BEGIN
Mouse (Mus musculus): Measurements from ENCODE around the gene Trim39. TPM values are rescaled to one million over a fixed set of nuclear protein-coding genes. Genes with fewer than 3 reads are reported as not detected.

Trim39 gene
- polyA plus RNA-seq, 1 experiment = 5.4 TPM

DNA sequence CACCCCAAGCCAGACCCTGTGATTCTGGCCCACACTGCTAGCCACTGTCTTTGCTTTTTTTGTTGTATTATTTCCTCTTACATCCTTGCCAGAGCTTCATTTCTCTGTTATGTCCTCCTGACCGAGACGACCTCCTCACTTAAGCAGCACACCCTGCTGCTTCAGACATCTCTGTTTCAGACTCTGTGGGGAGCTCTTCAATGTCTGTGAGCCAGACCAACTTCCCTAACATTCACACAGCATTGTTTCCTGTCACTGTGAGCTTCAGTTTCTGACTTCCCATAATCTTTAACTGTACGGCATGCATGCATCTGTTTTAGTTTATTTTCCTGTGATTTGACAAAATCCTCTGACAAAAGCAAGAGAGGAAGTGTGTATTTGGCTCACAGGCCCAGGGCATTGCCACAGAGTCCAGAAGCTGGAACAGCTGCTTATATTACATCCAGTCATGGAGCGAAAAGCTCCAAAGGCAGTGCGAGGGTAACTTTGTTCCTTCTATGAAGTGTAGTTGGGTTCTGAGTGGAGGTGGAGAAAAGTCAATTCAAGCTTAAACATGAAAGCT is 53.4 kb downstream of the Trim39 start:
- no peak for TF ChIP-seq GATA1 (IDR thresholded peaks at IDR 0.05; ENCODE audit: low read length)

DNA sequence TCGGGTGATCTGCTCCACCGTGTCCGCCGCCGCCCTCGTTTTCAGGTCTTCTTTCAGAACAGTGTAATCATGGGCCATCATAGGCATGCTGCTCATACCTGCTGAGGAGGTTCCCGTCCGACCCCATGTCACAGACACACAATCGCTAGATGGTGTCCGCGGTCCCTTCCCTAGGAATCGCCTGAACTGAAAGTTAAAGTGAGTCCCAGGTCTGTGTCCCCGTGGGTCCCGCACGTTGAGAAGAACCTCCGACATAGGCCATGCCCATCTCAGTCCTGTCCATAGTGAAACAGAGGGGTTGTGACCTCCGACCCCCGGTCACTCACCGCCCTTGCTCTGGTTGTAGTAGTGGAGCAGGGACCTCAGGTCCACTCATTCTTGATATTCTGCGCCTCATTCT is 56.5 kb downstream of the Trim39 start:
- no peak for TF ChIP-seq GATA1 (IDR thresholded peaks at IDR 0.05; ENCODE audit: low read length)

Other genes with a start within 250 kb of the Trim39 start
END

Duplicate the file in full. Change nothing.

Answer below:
Mouse (Mus musculus): Measurements from ENCODE around the gene Trim39. TPM values are rescaled to one million over a fixed set of nuclear protein-coding genes. Genes with fewer than 3 reads are reported as not detected.

Trim39 gene
- polyA plus RNA-seq, 1 experiment = 5.4 TPM

DNA sequence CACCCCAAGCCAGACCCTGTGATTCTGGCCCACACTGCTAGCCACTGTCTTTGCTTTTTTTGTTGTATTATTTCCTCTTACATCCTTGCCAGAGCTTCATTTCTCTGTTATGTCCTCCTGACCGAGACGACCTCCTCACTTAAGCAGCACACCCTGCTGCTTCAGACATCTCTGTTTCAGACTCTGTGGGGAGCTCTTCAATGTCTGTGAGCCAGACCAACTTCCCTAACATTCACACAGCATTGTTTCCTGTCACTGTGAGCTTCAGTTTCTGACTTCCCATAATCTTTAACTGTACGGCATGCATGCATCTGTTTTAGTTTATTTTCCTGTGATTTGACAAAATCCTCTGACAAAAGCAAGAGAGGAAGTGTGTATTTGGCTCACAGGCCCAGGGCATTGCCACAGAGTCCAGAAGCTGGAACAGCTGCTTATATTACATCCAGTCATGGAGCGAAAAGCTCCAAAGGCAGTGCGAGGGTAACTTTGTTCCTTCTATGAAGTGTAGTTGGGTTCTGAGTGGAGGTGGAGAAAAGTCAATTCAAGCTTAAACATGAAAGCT is 53.4 kb downstream of the Trim39 start:
- no peak for TF ChIP-seq GATA1 (IDR thresholded peaks at IDR 0.05; ENCODE audit: low read length)

DNA sequence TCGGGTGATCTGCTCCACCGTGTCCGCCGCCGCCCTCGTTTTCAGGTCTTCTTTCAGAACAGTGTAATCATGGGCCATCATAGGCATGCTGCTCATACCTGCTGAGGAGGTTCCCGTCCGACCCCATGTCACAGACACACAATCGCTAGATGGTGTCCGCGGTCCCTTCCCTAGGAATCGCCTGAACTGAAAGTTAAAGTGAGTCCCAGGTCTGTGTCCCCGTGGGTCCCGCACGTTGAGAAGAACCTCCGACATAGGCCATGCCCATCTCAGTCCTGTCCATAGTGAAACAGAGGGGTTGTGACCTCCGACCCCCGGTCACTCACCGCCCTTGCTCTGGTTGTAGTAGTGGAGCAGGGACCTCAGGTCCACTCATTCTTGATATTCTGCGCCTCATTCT is 56.5 kb downstream of the Trim39 start:
- no peak for TF ChIP-seq GATA1 (IDR thresholded peaks at IDR 0.05; ENCODE audit: low read length)

Other genes with a start within 250 kb of the Trim39 start